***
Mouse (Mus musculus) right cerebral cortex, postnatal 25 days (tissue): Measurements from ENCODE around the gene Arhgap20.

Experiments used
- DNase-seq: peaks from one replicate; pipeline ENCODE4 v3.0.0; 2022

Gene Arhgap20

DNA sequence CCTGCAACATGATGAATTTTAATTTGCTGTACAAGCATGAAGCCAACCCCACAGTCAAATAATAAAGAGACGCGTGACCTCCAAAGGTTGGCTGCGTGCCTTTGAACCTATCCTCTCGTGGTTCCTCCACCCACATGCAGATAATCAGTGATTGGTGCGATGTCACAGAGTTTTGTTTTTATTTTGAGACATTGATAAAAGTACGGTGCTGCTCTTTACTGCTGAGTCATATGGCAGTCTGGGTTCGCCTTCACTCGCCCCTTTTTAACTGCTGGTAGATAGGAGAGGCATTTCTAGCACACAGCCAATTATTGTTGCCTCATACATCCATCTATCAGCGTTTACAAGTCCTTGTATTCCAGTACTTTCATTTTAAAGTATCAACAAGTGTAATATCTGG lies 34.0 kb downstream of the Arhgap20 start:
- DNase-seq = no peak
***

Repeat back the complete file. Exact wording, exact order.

Mouse (Mus musculus) right cerebral cortex, postnatal 25 days (tissue): Measurements from ENCODE around the gene Arhgap20.

Experiments used
- DNase-seq: peaks from one replicate; pipeline ENCODE4 v3.0.0; 2022

Gene Arhgap20

DNA sequence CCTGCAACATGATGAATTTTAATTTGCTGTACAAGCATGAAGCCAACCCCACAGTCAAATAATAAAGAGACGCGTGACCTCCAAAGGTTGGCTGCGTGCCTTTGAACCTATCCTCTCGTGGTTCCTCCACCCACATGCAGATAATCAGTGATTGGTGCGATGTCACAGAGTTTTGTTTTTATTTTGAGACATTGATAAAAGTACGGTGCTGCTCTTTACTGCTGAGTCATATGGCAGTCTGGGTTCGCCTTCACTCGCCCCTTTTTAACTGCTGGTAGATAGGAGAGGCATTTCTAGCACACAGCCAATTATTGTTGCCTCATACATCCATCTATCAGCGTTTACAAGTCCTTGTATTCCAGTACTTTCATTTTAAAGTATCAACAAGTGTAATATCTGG lies 34.0 kb downstream of the Arhgap20 start:
- DNase-seq = no peak